Qatar is the most prolific external actor in Libya. During the revolution they provided weapons, logistical support, intelligence and financial resources. SInce then they funnel funds, arms, and media coverage to groups aligned with the Muslim Brotherhood and international Salafism.
Egypt is forefront among the supporters of the anti-Islamist bloc. It wants to eliminate the threat of a hostile Islamist regime being established at its border, while simultaneously denying the Brotherhood sanctuary and funding in Libya. On 1 October, Egypt offered to train the military forces which support the HoR and the anti-Islamist bloc.
Egypt has also formed a coalition with the autocratic UAE who view the rise of Qatari-funded Islamist movements throughout the region as a threat to the regional status quo. The UAE, operating out of airbases in Egypt, is reportedly responsible for a number of airstrikes against Operation Dawn positions over the past month. While denying Emirati involvement in the attacks, HoR-appointed prime minister Abdullah al-Thinni recently visited the UAE to discuss 'strengthening bilateral relations'.
As the situation deteriorates with massive suicide bombing operations rocking Benghazi, Libya is increasingly becoming a vacuum for foreign meddling, encouraging the calcification of the country's many factions into two loose and unnatural blocs as they attempt to align themselves with outside paymasters. In reality, the current struggle between the anti-Islamist and Islamist umbrella groupings for control of Tripolitania and Benghazi is nested inside a web of ongoing local conflicts. Many of the main actors (the federalists, Zintan, Haftar, Misrata, Ansar Sharia) are simply franchised players who could step away from these political blocs to go it alone at any time. Attempts to present the conflict in Libya as a polarised Clauzewitzian war between two sides distorts the reality.
The biggest failure of Haftar and his Emirati and Egyptian backers is their inability to adopt an appropriate strategic narrative. Misrata’s militias are in an alliance of convenience with a range of Islamist factions, yet that alliance does not ipso facto turn their opportunist militias into jihadists.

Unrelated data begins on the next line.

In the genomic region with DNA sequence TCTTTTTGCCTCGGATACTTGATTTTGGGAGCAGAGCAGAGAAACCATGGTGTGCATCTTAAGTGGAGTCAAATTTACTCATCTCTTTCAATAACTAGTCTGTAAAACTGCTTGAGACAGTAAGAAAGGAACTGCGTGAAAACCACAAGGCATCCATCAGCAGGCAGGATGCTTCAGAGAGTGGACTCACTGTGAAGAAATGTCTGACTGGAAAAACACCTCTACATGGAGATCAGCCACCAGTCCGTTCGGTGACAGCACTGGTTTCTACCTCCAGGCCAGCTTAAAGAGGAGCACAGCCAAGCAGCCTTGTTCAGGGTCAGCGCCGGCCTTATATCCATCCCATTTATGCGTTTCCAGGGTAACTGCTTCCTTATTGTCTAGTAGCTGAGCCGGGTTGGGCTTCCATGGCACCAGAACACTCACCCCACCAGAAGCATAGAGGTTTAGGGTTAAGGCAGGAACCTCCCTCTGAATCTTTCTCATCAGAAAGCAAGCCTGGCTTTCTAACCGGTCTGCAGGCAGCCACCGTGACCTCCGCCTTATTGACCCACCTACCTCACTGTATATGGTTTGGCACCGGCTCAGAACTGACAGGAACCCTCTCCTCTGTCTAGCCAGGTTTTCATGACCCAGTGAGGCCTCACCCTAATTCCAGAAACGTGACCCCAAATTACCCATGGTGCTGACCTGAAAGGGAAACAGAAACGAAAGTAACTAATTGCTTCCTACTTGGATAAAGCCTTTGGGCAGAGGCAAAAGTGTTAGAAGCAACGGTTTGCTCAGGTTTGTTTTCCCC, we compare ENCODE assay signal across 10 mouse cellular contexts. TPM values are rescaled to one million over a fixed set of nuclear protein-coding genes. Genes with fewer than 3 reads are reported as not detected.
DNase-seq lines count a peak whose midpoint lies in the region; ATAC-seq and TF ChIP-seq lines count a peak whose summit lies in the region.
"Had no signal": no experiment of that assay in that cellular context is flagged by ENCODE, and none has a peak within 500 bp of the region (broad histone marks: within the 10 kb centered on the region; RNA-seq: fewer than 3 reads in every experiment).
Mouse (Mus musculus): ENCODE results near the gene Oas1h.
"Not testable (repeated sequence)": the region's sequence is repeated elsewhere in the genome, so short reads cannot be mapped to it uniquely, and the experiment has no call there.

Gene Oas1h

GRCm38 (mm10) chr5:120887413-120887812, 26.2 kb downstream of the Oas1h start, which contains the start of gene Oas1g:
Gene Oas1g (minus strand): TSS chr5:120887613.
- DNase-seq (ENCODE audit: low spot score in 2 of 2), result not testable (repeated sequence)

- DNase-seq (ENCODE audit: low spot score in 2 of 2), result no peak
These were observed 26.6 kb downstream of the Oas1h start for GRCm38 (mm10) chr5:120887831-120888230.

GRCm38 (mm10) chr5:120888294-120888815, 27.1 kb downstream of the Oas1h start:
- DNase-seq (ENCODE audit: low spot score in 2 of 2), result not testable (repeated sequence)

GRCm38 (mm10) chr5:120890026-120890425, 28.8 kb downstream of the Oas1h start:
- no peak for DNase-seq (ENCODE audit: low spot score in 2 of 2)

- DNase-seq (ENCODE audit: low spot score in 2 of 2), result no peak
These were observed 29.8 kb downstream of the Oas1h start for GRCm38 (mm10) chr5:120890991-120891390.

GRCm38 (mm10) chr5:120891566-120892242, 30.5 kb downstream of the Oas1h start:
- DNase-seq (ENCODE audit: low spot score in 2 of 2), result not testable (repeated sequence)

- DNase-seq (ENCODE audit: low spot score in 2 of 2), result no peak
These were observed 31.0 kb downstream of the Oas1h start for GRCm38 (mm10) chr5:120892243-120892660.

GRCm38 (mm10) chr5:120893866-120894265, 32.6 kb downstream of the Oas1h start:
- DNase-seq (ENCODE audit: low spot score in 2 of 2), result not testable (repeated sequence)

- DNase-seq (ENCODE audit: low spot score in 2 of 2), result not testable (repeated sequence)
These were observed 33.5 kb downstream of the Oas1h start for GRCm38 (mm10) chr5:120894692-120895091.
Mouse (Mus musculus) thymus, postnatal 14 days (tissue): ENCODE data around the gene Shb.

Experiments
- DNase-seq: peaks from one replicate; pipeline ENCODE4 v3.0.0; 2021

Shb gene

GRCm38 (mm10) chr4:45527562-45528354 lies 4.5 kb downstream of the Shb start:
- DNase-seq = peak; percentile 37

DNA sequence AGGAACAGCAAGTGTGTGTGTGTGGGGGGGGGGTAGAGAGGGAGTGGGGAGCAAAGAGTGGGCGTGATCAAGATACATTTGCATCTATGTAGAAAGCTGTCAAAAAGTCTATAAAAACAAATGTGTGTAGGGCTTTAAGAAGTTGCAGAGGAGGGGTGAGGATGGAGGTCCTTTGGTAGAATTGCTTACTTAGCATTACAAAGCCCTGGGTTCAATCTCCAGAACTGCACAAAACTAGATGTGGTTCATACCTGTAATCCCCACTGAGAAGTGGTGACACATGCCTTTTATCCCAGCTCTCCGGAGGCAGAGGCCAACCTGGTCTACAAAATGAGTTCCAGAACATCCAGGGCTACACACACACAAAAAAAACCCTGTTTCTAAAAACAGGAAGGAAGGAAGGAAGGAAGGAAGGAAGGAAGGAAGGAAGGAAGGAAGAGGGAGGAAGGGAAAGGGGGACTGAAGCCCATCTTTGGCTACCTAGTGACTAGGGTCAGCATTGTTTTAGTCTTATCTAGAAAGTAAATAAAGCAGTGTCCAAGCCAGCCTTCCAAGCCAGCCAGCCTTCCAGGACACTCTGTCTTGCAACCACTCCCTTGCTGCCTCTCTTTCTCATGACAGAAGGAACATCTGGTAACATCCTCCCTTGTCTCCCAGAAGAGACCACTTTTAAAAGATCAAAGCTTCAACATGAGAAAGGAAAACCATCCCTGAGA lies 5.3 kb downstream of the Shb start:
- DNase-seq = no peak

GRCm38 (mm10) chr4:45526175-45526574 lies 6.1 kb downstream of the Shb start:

By aligning with the West, the anti-Islamist camp appears to have fallen into the same trap as Western actors, denouncing all their enemies as terrorists. This is a widespread conceptual error which views post-9/11 conflicts in the Muslim World through an imposed international or religious dimension; as two polarised sides fighting each other rather than a web of local conflicts which only loosely overlap with broader national or regional issues. This misconception is elegantly sketched in the Afghan context by Emile Simpson in War From the Ground Up.
UN-led efforts to mediate may yet bear fruit, but only if the conflict is viewed through a Libyan lens, not one forged by Western concerns about the spread of jihadism in the wider MENA region. In Libya, Islamism is only one strand in a multi-layered quilt of regional, tribal, ethnic and ideological cleavages. Each of the strands needs to be disentangled in order to build lasting peace and stability.
Only a sustained Western and regional mediation campaign stands a chance of preserving the momentum of Libya's oil recovery and saving Libya's population from more privation. Simply supporting the anti-Islamists against the Islamists, will incentivize the later to shut off the tap of Libya's oil or raid the coffers of the Central Bank.
Fortunately over the last days, perspectives seem to be changing and momentum is gathering behind a new Algerian initiative for a UN-supported mediation effort that actually brings all the stakeholders together and refuses to see the conflict as a binary struggle between two polarised opponents.
According to Karim Mezran, Senior Fellow at the Atlantic Council, "Qatar is proclaiming left and right that it is not arming the Islamists in Libya, while Sudan recognised the HoR and endorsed the Algerian plan, so did Iran. Egypt and the UAE are seeing that their airpower is not able to tip the balance of the conflict and are hence willing to endorse the Algerian initiative." Belatedly, Western actors are waking up to the fact that the HoR cannot win this conflict and that all stakeholders must be included in a settlement for it to hold.
A new meeting in Spain or Algeria in late October could hold the key to keeping Libya united. Giving political promises to Libya's key stakeholders is essential to incentivising a political rather than a military solution to the impasse. Realities on the ground are shifting rapidly, if we wait for the Central Bank to be looted or Libya's oil ports to be blockaded it will then be too late to roll the clock back.